Can you remember how you first became interested in writing and at what stage after that you thought about writing for the screen?

Well, English being my sole good subject in school guided me a bit. In fact I lie. History was decent for me too but probably because it was an English-language subject. In my secondary education in Abbeyside Dungarvan, I got great encouragement from two English teachers and when you spend your time writing essays for other people in class, it’s probably a precursor to feeding actors lines. I always liked the secret pride in that.

And before you ask – no, I wasn’t good at Irish either. I’m still not. So again, credit to TG4 to being open enough to accept ideas and scripts from everyone and everywhere. When I first sent in my ideas for Rasai na Gaillimhe /Galway Races I thought I’d probably be disqualified by having these ideas in English. Gallingly, my mother is from the smallest Gaeltacht of Ring outside Dungarvan and my Irish teacher knew she was fluent but I remain stubbornly resistant to taking any additional languages onboard.

 

Who were your major influences in film and writing?

Anytime I answer this I feel I should be all obscure and arty but the truth is I believe that film and TV are primarily entertainment. It’s occasionally elevated to art if the practitioners excel  but I love mainstream writers who please an audience while still being true to themselves. The last decade of TV has thrown up people I admire and adore on occasion. From Josh Whedon to Aaron Sorkin to Tina Fey. In film I feel like such a bore saying the Coens,  but it’s true. The variety and consistency of their work is astonishing. That said, as my recent review of Hail Caesar attests – they can still have the odd off day. And I’d have to qualify my love for Quentin by limiting it to early Tarantino. I quite like the films Diablo Cody is putting together but putting together a really satisfying body of film writing seems to getting harder and harder.

 

Are you drawn to particular genres or subject matter?

Judged on my TG4 work it would seem I have a thing for setting things over one week. That said we did Rasai Na Gaillimhe twice so it was bound to be race week twice. But also ‘Wrecking’ being set on Easter week. Other recurring things thus far – I seem to have a dark comedy obsession with moving dead bodies around. Weekend at Bernie’s must have had a bigger effect than I imagined on me. I will defend myself by saying I think it’s an inherently dramatic and often comedic situation. If you factor in my short films, I think there’s a tendency to lose body parts too. Oh, and I inject comedy into everything. The darkest material is made palpable by humour and even on their worst days, I like my characters to summon humour to cope or improve a situation or just be defiant. It’s a trait in Wrecking... for sure, where even in the deepest peril, the characters find the funny.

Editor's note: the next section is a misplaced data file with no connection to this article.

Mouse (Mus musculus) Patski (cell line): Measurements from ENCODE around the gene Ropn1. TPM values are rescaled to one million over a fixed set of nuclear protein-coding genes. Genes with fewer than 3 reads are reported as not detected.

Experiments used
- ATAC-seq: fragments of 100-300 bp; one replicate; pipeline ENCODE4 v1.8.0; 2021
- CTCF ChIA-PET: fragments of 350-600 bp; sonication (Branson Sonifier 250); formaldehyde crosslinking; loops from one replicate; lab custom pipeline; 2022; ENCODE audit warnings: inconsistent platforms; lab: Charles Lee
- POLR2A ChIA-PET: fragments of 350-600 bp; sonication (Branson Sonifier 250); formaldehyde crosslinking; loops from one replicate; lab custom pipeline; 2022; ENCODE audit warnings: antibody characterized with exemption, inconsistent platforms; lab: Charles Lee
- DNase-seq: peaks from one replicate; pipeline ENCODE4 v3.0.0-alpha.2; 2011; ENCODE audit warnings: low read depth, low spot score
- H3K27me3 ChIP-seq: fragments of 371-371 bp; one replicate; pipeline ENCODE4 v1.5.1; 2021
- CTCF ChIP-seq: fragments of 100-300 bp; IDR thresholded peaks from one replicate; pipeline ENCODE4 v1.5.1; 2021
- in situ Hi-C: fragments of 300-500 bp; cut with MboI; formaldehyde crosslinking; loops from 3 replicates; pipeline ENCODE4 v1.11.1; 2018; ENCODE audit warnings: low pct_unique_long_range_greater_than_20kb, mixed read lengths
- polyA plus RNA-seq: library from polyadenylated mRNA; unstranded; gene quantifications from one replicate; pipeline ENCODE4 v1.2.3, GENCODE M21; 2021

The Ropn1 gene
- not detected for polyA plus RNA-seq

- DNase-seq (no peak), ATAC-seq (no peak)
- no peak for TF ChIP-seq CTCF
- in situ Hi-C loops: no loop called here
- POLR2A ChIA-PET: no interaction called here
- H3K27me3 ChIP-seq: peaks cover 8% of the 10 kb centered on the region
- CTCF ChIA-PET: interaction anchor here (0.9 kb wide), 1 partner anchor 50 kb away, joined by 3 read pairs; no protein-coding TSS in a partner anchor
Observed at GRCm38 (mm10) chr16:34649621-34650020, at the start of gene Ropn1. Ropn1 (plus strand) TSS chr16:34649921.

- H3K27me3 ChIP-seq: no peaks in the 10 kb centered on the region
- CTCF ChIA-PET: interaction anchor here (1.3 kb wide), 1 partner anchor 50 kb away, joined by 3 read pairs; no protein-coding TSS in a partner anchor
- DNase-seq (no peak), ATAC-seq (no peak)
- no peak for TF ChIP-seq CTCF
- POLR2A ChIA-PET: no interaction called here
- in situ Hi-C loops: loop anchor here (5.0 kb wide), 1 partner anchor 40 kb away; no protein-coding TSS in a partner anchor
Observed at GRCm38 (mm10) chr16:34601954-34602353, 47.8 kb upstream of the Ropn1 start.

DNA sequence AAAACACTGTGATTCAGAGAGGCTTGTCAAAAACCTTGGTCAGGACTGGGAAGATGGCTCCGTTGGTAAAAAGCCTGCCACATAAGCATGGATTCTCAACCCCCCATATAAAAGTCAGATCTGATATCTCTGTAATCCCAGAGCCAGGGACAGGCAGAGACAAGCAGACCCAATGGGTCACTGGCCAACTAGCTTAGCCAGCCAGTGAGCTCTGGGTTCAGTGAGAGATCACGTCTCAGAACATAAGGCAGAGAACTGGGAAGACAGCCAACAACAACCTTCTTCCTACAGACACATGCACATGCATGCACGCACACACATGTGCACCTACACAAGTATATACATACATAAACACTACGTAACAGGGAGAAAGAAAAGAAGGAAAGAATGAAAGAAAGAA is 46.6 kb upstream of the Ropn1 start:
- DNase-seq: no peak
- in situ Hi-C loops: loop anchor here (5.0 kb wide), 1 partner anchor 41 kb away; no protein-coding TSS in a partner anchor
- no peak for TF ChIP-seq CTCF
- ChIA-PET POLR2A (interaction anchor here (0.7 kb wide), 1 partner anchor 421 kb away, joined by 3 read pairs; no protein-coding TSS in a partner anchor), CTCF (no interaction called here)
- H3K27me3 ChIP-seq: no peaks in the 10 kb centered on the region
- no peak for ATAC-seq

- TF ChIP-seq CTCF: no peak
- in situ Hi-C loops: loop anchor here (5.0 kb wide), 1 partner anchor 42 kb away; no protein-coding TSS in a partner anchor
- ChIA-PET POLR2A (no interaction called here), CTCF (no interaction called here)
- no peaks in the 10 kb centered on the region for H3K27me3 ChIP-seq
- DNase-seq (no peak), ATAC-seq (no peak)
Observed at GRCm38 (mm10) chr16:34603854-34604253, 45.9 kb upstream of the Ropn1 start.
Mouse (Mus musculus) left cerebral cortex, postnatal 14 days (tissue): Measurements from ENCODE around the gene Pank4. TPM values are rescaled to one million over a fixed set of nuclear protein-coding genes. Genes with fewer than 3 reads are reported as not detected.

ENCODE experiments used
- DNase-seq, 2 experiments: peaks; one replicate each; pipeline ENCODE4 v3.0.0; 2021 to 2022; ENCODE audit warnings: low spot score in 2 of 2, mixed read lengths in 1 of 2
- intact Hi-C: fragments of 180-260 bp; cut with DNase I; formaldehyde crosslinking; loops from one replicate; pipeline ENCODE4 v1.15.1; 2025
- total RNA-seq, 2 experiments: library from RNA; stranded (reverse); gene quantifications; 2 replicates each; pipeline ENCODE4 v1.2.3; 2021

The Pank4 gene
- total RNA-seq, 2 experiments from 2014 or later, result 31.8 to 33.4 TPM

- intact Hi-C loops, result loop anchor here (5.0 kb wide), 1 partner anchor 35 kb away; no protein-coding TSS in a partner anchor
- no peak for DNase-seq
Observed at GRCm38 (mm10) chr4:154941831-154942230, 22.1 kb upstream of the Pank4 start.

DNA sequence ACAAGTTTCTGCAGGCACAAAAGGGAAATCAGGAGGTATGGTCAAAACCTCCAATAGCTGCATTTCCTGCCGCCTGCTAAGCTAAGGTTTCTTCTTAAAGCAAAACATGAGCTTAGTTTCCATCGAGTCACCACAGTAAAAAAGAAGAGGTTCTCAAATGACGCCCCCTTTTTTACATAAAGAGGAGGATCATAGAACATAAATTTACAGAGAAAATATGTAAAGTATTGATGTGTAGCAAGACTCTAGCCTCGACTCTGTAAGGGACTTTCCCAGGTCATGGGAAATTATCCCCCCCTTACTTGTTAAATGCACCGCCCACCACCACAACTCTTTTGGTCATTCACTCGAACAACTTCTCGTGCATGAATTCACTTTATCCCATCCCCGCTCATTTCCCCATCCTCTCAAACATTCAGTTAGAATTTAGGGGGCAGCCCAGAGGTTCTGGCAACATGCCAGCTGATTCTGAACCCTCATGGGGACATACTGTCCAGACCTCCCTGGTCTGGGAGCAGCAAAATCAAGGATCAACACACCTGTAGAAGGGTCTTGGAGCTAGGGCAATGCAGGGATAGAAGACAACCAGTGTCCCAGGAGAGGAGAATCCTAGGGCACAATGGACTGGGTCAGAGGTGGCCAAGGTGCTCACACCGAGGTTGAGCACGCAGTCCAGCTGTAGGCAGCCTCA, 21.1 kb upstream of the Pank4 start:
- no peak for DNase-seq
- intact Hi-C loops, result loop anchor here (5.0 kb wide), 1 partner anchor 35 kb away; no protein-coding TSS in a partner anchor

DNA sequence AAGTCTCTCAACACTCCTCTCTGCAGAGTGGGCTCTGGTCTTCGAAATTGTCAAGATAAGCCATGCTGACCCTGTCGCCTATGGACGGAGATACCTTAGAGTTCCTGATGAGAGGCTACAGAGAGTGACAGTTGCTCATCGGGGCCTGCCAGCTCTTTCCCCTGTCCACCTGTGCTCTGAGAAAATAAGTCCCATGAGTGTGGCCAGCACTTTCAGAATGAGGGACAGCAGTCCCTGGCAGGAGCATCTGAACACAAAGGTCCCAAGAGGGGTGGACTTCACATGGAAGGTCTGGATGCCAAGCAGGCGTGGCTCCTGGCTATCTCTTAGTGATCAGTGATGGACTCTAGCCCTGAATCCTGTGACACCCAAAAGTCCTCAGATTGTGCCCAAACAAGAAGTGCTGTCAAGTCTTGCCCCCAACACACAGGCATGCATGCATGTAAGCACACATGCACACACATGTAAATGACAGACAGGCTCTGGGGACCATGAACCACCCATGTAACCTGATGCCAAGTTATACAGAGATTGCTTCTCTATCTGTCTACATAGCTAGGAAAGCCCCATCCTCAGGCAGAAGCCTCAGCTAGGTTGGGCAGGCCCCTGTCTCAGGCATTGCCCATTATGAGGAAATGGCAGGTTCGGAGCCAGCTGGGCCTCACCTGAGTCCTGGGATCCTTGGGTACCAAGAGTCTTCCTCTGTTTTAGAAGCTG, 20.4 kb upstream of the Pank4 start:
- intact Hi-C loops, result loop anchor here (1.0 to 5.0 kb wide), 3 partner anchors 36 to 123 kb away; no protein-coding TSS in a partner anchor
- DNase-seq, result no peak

Any interest in features?

Plenty of interest. I just need to get producers interested in my feature scripts. I started out by writing features to learn the trade. And it worked to some extent. I see a steady improvement and I have a little reservoir of viable features sitting there. They will always need another draft but I favour writing actual scripts over purely having short documents to represent a project. I hate short docs as much as any writer out there and I think they lie and over-promise anyway. I have a script that I’d love to do as my debut feature. And increasingly I’m looking to animation too. I’ve got TV animation credits under my belt with Oddbods which is apparently doing very well audience-wise on Boomerang channel.

 

Wrecking the Rising screens over three consecutive nights on TG4 at 9.30pm starting on Saturday, 23rd April.